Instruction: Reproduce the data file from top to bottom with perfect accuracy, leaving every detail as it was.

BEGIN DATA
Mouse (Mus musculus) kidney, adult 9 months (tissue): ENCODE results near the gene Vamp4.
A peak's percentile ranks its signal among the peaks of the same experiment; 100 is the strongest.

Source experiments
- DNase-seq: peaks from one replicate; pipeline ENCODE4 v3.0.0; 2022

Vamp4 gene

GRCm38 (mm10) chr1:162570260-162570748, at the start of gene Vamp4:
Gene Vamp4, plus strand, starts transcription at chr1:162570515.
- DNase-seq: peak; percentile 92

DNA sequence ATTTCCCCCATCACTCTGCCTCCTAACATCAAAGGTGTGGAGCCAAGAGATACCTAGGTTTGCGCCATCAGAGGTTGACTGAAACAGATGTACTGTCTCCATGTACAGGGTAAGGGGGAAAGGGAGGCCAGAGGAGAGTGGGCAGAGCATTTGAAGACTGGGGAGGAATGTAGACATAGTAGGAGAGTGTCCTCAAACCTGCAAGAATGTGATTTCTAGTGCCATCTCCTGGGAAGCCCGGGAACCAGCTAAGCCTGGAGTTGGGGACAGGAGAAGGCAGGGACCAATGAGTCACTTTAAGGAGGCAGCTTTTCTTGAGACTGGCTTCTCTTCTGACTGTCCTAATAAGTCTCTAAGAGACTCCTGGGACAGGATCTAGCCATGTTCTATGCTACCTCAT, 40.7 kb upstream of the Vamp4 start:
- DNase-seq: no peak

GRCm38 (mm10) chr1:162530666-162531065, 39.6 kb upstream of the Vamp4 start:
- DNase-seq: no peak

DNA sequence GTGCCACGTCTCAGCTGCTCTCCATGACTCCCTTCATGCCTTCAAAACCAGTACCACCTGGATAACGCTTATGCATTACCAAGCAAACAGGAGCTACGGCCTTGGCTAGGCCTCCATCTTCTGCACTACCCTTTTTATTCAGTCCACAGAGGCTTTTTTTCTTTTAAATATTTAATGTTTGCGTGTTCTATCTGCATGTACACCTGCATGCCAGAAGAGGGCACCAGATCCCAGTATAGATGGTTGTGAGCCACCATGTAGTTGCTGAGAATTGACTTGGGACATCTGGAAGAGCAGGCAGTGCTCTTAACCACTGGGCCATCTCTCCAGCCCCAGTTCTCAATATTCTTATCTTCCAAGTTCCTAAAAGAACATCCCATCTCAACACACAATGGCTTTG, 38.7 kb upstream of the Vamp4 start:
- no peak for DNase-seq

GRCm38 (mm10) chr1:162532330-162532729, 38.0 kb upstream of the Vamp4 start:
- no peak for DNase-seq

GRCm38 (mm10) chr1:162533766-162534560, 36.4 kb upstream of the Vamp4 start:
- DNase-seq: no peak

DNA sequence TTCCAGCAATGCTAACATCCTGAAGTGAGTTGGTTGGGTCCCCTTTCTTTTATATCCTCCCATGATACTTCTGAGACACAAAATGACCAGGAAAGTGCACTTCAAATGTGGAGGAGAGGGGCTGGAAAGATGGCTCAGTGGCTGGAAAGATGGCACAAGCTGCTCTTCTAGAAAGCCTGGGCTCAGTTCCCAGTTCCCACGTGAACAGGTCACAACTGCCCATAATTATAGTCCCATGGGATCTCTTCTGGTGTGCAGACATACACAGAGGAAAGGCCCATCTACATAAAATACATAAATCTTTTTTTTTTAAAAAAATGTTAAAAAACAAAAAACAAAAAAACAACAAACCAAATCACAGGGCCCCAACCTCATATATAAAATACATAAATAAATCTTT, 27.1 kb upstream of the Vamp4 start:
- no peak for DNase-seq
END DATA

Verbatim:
Mouse (Mus musculus) kidney, adult 9 months (tissue): ENCODE results near the gene Vamp4.
A peak's percentile ranks its signal among the peaks of the same experiment; 100 is the strongest.

Source experiments
- DNase-seq: peaks from one replicate; pipeline ENCODE4 v3.0.0; 2022

Vamp4 gene

GRCm38 (mm10) chr1:162570260-162570748, at the start of gene Vamp4:
Gene Vamp4, plus strand, starts transcription at chr1:162570515.
- DNase-seq: peak; percentile 92

DNA sequence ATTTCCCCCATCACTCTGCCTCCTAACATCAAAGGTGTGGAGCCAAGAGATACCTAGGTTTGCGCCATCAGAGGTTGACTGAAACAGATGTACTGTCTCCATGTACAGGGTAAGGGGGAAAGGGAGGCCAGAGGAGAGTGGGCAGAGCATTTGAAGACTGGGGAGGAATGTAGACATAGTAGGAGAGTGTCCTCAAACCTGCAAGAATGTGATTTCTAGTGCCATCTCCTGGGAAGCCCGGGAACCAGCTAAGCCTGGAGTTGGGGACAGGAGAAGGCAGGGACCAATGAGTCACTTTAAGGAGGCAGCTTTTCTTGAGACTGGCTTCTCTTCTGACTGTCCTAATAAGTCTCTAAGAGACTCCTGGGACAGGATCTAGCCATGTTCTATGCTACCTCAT, 40.7 kb upstream of the Vamp4 start:
- DNase-seq: no peak

GRCm38 (mm10) chr1:162530666-162531065, 39.6 kb upstream of the Vamp4 start:
- DNase-seq: no peak

DNA sequence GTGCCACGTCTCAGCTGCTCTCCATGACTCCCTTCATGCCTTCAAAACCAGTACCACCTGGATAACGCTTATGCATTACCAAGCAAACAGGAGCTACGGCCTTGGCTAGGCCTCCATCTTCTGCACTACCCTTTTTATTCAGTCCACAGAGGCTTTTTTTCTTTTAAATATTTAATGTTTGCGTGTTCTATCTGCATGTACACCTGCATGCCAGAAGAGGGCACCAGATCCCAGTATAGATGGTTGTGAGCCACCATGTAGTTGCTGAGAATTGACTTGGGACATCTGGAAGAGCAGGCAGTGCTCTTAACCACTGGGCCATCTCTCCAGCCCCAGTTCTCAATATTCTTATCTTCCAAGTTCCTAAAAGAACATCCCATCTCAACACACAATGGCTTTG, 38.7 kb upstream of the Vamp4 start:
- no peak for DNase-seq

GRCm38 (mm10) chr1:162532330-162532729, 38.0 kb upstream of the Vamp4 start:
- no peak for DNase-seq

GRCm38 (mm10) chr1:162533766-162534560, 36.4 kb upstream of the Vamp4 start:
- DNase-seq: no peak

DNA sequence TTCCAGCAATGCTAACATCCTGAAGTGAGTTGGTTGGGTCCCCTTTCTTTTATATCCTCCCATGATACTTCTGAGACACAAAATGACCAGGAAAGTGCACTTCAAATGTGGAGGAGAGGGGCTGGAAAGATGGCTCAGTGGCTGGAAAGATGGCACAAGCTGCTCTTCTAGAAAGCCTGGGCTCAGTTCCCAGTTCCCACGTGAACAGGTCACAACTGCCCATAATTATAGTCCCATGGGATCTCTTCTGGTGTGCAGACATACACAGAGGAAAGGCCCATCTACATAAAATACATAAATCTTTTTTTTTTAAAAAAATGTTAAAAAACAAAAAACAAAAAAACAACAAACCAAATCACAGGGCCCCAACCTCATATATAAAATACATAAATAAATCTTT, 27.1 kb upstream of the Vamp4 start:
- no peak for DNase-seq